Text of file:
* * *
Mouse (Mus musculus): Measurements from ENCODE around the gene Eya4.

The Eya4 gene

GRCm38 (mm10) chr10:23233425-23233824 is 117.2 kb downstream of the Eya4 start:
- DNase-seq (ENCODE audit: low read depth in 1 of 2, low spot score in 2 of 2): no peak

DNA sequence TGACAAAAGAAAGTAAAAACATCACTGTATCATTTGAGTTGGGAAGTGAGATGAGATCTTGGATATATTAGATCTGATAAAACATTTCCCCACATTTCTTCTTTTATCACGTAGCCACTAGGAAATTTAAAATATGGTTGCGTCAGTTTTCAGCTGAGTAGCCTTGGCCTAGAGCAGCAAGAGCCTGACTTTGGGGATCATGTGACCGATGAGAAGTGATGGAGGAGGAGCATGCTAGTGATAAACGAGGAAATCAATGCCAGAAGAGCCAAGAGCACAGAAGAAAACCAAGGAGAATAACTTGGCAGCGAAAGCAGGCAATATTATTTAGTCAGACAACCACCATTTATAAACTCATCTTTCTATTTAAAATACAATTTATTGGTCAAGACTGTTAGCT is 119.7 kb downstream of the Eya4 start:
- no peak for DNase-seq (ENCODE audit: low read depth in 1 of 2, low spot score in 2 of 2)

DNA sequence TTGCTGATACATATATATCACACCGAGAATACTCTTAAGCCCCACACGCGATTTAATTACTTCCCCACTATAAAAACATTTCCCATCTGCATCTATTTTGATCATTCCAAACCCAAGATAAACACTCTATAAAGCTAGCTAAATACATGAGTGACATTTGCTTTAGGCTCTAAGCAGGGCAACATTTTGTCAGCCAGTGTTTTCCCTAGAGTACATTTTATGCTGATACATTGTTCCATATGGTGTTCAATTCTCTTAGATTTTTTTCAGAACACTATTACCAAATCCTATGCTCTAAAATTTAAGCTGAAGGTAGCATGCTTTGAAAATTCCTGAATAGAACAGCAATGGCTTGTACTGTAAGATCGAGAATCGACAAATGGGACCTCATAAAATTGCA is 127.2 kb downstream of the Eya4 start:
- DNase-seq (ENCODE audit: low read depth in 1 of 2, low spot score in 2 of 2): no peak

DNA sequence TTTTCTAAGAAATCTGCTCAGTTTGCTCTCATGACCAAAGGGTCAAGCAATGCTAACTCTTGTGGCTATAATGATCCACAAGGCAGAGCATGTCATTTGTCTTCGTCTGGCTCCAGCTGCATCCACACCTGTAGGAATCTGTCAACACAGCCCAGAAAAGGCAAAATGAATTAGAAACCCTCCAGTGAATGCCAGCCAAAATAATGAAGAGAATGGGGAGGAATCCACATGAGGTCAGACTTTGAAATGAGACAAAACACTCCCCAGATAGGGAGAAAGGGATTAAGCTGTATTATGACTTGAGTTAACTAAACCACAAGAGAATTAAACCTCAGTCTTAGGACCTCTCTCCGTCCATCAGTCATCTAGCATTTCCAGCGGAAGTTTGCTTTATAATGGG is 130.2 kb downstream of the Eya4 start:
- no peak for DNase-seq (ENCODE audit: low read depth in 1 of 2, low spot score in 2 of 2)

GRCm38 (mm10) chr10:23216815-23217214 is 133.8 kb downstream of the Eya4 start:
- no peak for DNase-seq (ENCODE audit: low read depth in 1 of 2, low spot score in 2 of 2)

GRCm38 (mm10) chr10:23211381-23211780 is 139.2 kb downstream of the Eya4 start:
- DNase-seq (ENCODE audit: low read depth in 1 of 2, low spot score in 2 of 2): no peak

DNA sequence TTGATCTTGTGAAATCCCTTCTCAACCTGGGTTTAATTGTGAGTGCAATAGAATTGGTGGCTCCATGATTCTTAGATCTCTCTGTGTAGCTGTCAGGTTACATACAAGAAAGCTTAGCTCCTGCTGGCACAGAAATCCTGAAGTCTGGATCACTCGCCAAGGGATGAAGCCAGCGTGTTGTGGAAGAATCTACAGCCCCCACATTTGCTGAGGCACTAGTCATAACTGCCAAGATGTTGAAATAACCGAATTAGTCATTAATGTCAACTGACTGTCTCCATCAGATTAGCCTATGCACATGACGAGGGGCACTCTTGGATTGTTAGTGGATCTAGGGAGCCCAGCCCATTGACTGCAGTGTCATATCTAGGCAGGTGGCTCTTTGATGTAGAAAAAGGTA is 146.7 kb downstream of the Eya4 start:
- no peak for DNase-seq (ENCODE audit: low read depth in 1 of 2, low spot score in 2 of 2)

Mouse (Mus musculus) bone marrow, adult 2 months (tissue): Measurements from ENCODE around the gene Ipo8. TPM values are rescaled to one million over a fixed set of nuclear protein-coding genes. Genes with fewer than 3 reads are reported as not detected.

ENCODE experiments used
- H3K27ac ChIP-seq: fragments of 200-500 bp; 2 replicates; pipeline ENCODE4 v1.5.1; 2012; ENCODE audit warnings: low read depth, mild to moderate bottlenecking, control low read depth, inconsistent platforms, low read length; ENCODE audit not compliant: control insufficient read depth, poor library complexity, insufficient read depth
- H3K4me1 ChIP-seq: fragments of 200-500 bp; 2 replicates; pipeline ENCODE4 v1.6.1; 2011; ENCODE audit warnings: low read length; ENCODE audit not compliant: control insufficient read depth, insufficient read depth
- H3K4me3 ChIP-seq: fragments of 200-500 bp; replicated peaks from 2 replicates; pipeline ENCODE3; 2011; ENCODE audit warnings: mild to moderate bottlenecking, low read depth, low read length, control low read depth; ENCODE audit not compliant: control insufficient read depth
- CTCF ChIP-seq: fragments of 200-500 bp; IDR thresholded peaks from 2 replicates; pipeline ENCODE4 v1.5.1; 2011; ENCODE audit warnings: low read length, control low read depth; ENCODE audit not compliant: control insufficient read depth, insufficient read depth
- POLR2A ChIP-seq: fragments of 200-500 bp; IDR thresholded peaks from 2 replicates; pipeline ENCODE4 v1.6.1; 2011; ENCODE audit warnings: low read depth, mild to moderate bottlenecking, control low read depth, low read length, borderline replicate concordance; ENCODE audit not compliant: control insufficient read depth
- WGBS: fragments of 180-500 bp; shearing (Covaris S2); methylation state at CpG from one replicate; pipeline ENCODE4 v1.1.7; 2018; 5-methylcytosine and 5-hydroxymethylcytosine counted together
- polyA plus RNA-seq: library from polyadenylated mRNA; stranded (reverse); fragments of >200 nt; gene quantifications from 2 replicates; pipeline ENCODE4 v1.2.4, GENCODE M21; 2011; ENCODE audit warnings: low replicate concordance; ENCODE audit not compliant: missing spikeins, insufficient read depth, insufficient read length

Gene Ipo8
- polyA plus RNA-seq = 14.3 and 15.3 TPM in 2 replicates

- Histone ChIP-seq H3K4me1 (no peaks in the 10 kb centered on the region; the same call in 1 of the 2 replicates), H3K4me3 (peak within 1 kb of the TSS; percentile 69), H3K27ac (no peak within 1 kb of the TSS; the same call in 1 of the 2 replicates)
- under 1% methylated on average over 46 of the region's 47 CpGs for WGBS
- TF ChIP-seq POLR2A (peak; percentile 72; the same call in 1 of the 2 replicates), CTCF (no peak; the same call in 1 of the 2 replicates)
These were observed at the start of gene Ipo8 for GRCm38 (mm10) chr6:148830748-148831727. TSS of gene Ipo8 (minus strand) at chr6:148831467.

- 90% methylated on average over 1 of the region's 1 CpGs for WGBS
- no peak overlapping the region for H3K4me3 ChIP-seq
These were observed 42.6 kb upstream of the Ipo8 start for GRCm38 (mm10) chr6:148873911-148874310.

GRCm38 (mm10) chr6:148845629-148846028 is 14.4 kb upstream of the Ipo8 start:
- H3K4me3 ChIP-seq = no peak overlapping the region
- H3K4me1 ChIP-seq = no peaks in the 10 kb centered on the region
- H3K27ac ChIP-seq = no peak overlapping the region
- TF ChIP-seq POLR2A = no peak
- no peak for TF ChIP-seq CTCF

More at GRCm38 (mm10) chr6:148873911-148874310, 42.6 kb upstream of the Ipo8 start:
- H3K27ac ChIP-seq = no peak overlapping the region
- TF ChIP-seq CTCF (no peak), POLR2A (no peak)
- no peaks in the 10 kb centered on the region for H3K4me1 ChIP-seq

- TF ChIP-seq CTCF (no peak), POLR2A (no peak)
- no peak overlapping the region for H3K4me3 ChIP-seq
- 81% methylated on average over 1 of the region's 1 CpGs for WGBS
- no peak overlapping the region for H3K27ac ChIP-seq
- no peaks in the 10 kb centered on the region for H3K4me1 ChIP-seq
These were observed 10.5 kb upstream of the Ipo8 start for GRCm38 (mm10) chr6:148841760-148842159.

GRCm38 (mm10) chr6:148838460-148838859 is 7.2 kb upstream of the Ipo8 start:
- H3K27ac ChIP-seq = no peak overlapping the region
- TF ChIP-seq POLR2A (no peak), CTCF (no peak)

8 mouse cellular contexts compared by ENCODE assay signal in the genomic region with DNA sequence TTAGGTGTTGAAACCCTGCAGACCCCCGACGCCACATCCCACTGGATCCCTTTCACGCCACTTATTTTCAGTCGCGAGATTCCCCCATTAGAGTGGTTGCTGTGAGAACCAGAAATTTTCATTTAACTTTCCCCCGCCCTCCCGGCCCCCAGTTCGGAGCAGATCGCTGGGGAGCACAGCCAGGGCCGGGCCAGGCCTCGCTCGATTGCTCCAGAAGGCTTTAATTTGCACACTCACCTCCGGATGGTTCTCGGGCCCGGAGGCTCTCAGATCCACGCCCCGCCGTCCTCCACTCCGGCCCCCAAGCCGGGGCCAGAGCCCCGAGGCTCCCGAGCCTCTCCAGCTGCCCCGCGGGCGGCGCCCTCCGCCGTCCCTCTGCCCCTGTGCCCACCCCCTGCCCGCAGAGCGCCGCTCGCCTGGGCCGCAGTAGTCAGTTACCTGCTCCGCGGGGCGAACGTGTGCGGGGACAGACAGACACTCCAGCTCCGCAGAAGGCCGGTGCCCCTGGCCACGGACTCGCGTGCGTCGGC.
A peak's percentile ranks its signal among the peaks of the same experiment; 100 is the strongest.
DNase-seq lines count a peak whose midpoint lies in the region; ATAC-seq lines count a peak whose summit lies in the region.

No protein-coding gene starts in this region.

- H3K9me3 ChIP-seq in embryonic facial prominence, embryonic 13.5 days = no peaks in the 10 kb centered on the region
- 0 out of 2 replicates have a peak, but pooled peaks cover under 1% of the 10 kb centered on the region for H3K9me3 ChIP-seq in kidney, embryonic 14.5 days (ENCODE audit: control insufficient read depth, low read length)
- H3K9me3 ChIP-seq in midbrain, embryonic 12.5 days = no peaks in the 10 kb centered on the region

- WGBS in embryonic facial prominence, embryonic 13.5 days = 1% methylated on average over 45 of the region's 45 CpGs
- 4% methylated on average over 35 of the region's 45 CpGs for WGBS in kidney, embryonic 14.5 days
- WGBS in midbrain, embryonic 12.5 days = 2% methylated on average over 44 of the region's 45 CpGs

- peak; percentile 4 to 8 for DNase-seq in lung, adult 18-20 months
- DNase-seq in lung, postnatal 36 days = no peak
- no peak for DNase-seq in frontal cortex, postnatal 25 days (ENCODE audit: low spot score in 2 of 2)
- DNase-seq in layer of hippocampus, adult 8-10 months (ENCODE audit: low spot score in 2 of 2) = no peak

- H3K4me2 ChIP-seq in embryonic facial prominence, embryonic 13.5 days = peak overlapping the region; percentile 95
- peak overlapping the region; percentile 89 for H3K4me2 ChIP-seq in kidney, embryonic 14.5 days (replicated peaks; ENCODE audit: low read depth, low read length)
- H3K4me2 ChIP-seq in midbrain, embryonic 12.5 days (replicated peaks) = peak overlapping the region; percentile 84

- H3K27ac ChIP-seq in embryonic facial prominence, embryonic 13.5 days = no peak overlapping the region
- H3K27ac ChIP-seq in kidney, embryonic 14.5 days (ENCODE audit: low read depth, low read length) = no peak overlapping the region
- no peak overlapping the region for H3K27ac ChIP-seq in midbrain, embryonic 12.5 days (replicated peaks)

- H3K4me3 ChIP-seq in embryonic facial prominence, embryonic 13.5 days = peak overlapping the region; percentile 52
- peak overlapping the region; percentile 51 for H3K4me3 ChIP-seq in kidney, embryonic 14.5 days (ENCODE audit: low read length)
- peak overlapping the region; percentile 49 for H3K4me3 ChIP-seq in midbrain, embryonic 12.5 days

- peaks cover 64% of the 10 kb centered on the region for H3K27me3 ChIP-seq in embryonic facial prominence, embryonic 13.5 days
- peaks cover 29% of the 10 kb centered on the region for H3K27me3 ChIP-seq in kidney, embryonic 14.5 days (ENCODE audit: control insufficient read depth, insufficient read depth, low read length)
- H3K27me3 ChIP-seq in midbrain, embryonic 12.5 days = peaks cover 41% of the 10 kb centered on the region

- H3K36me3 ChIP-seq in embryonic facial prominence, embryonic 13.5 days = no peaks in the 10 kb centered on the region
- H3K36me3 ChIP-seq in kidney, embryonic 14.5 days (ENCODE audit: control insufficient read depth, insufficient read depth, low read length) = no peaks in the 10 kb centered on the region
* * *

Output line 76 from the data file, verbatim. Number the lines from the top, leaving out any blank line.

- peak overlapping the region; percentile 49 for H3K4me3 ChIP-seq in midbrain, embryonic 12.5 days